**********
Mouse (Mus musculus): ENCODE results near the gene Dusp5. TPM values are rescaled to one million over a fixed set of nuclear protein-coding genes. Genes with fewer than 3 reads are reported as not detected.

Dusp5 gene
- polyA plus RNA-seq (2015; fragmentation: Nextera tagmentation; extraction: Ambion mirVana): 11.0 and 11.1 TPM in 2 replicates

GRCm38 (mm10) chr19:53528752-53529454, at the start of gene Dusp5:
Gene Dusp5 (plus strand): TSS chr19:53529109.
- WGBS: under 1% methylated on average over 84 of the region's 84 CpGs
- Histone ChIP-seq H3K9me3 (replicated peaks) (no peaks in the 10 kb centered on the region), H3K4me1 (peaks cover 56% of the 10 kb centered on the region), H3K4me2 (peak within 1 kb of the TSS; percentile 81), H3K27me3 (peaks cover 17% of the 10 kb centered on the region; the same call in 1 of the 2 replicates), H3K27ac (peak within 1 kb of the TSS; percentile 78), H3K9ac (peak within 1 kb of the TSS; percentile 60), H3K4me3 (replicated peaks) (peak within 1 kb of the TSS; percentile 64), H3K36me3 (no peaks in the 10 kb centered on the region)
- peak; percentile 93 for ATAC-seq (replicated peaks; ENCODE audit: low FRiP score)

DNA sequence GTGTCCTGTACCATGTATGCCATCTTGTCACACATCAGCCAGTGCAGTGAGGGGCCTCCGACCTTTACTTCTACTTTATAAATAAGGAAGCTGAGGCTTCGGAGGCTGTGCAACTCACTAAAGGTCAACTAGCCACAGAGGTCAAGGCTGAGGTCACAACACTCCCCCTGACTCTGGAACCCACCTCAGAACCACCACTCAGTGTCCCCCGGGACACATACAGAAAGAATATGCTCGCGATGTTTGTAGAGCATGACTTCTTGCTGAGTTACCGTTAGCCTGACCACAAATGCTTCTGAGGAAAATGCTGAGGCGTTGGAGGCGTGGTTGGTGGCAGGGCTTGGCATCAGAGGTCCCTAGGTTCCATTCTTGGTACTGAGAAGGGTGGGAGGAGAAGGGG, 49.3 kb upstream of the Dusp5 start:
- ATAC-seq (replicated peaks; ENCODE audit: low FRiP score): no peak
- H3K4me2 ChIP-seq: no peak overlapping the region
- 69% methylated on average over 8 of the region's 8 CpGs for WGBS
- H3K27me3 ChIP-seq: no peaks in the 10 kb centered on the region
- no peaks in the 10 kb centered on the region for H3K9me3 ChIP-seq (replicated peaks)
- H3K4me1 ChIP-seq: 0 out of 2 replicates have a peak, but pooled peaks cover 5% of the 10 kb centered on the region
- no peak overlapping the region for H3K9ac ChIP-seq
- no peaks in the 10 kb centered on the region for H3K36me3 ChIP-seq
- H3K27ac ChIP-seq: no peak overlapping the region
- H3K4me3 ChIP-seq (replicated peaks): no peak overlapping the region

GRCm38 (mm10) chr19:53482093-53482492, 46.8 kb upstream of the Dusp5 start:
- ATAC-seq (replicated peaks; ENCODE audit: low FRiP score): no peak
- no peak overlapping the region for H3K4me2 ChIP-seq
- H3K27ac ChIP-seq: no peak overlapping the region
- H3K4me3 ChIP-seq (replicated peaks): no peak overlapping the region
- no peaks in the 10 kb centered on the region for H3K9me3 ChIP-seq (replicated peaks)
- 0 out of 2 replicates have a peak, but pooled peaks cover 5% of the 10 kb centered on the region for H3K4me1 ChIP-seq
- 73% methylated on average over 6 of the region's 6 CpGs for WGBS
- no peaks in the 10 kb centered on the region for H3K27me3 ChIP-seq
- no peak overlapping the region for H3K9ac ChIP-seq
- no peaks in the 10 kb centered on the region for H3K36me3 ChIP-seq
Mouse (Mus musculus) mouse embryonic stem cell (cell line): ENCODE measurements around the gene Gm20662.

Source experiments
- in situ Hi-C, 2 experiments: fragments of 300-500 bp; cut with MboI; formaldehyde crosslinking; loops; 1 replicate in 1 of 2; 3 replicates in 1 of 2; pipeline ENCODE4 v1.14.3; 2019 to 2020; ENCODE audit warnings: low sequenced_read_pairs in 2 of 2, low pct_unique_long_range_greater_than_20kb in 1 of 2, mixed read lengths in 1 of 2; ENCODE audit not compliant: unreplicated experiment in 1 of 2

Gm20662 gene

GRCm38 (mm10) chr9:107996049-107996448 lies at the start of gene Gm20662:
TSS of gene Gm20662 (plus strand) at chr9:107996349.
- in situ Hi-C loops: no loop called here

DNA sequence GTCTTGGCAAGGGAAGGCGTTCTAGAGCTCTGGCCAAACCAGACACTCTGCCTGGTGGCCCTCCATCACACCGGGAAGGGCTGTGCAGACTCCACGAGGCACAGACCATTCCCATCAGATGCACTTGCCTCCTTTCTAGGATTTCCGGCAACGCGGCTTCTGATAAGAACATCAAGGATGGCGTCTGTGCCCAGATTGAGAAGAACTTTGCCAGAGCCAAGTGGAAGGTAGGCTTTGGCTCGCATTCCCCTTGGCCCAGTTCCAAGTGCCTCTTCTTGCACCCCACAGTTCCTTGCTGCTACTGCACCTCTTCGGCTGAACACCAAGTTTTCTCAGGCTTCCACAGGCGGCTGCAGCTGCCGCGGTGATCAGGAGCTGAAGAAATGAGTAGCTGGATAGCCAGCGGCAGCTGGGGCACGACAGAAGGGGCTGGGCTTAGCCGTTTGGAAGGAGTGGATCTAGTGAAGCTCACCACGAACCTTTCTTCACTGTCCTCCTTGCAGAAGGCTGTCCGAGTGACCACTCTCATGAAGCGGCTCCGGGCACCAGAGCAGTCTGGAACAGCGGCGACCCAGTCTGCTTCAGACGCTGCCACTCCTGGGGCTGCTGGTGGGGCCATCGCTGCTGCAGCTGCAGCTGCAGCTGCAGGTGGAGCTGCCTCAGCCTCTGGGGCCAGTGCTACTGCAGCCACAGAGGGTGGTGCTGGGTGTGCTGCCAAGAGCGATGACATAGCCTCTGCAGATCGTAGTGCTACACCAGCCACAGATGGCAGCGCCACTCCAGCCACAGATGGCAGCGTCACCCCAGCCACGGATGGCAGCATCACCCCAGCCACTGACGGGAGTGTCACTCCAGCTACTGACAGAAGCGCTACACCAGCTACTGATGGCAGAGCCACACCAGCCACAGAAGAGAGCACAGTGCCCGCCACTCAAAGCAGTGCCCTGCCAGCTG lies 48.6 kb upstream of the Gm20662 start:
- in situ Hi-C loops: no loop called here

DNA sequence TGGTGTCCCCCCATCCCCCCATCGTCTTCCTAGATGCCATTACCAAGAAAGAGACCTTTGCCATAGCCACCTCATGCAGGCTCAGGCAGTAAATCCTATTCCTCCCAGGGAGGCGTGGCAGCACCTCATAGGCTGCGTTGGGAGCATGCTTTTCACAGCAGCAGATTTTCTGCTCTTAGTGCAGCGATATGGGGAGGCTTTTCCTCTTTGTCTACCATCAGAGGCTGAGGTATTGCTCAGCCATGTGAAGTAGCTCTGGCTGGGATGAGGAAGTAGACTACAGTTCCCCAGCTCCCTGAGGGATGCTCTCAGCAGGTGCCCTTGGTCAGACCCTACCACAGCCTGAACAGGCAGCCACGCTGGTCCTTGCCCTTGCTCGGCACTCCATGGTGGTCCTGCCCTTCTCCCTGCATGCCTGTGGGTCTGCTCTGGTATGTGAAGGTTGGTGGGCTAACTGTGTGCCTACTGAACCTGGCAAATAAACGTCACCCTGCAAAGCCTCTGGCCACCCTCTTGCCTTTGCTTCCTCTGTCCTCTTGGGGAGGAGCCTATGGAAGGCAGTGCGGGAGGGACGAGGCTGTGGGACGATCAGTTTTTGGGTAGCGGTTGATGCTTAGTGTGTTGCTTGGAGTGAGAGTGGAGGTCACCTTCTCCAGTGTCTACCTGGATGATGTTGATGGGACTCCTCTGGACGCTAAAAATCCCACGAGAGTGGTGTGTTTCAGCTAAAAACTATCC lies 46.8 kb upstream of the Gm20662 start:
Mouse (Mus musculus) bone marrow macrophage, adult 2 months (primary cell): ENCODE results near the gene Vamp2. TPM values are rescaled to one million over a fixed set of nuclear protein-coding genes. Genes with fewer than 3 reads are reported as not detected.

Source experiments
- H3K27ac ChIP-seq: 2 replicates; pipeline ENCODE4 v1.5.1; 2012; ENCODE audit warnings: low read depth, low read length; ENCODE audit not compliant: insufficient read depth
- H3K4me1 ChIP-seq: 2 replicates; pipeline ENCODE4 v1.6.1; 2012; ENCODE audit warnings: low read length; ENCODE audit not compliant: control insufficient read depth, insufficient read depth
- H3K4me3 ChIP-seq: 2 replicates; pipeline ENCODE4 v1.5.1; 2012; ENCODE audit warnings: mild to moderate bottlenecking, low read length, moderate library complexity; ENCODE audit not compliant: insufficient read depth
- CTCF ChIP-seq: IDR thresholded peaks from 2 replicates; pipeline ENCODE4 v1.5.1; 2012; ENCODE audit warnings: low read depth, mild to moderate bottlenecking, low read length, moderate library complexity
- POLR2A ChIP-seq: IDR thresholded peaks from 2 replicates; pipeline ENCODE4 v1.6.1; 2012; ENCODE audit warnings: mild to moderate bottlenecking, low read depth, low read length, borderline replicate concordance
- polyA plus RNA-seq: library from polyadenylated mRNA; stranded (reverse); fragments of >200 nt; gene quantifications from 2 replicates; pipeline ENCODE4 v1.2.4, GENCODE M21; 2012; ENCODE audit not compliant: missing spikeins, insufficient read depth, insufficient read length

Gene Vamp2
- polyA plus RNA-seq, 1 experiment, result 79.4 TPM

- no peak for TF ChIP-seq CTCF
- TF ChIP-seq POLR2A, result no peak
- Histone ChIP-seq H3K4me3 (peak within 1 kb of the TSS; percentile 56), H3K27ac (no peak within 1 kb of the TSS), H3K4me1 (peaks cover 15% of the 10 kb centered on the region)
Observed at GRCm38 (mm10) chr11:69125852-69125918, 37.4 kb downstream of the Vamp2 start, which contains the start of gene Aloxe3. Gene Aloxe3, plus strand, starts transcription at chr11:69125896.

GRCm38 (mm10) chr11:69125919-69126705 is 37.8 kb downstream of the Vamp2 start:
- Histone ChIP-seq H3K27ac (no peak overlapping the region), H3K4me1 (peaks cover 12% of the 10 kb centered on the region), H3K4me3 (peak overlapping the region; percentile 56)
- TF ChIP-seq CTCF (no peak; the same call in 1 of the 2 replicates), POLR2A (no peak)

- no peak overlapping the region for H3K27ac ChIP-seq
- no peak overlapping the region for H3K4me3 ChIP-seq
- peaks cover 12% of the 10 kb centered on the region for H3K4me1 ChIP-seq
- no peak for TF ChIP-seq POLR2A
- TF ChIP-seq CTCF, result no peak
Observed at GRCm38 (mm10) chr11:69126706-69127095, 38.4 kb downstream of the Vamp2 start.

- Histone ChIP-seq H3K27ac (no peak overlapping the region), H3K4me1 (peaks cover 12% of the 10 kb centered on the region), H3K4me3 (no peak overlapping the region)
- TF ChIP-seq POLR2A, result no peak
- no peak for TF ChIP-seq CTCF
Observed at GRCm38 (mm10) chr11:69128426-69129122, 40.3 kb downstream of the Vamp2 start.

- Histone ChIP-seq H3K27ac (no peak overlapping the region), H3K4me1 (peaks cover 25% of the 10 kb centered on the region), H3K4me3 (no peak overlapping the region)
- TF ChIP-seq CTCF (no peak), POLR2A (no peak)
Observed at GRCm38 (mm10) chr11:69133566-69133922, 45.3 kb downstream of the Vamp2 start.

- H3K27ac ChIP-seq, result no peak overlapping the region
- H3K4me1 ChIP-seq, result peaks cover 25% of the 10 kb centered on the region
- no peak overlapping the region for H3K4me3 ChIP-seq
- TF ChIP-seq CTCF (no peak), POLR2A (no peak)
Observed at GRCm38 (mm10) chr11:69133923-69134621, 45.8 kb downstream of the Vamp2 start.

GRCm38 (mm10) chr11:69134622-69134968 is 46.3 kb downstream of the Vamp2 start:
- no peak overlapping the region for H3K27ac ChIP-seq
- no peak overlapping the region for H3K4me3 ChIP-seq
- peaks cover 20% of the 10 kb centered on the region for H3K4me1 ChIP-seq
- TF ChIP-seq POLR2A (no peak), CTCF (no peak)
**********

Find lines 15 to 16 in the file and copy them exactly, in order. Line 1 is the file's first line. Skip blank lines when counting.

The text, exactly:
- H3K4me1 ChIP-seq: 0 out of 2 replicates have a peak, but pooled peaks cover 5% of the 10 kb centered on the region
- no peak overlapping the region for H3K9ac ChIP-seq